Have a bottle of water handy as your throat will get dry.

    Also, if parents are late to the appointment they will just have to slot in as it is not fair to hold up other parents. It is tricky when they have been held up with other siblings but parents are told so many times not to book back to back appointments and leave 20 minutes between each one! One parent will always forget and turn up at the right time on the wrong day!!

    I've been teaching a long time and still get nervous about what I will say but it whizzes by!
     
    squashball likes this.
  15. the hippo

    the hippo Lead commenter Community helper

    A lot of very helpful and practical advice has already been given. There is not much I can add, except that the time DOES go quickly. It is usually pretty exhausting, so try to arrange for something not too stressful for the day after big event.
     
  16. ElizaMorrell

    ElizaMorrell Occasional commenter

    Do work that doesn't involve any marking the day of PE and the day after. You'll be cream crackered and the last thing you'll want to do is catch up on marking.
     
  17. d43587

    d43587 New commenter

    Make sure you can see a clock, when you say thank you for coming at the end, start standing up as this is a clear signal that time is up, don't be afraid to say that another time can be arranged to discuss something tricky (this gives you thinking time and keeps you on track with your appointments), if you have a rude or aggressive parent don't be afraid to ask them to leave or explain that you are leaving the room to get a senior leader. Ask questions about the child at home, gives you valuable information.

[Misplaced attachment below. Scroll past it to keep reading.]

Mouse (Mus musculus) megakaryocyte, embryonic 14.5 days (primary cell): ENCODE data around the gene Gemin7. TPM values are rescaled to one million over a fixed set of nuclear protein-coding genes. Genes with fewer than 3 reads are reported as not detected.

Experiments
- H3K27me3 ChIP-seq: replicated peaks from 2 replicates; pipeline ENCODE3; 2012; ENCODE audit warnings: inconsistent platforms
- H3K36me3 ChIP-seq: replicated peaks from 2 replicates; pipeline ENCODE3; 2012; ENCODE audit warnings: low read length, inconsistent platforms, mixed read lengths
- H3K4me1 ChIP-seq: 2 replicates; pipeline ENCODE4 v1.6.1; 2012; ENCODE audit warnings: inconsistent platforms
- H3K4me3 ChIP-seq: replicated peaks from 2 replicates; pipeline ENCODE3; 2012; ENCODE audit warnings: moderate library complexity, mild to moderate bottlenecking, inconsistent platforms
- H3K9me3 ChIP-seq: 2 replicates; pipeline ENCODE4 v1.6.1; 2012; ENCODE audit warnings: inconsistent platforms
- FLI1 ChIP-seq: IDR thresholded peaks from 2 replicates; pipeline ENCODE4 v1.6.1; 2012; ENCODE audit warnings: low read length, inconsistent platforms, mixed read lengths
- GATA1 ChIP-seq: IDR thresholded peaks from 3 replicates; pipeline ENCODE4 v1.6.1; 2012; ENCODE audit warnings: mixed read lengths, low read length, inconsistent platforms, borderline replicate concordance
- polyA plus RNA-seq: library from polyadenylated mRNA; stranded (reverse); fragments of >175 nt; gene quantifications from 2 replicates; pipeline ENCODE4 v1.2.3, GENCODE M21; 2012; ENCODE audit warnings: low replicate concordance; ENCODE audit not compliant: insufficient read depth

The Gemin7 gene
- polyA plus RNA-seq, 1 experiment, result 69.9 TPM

18. Northern_Miss

    Northern_Miss New commenter

    - Make sure you can see the clock from where you'll sit. If someone goes over their time, offer to meet them again on a different day.
    - Put a chair and some books outside your room for their siblings and some unix cubes in the room for any toddler siblings.
    - Print off a copy of Year 2 statutory spellings for parents to take away and something for Maths e.g. times tables, 100 square or number bonds. Parents love something useful to practise at home with their kids.
    - If the child is underachieving, make this clear by having an example of their child's work, set against an Expected Standard peers. Then, discuss how you plan to start closing that gap (2 targets / interventions).
    - Be positive, but if behaviour is an issue, make that clear to the parent. Although they may wonder why you haven't spoken to them earlier if that is the case...
    - If you have a difficult parent, say "I would be happy to help you make a meeting with a member of senior management for a different day, if they aren't available now".
    - Try to personalise your feedback - "Izzy is such a lively member of our class, but is often reluctant to raise her hand to answer questions. Isn't that right, Izzy? So in Year 2 this year, we're going to work on building up her confidence levels when it comes to participating in class discussions."
    - Don't ignore the child if they attend, draw them into the conversation.
    - Smile, smile, smile.
    - Make sure you have some great examples of the children's artwork up, so they can proudly point out their work to their parents as they enter or leave the room.
     
    Last edited by a moderator: Nov 8, 2018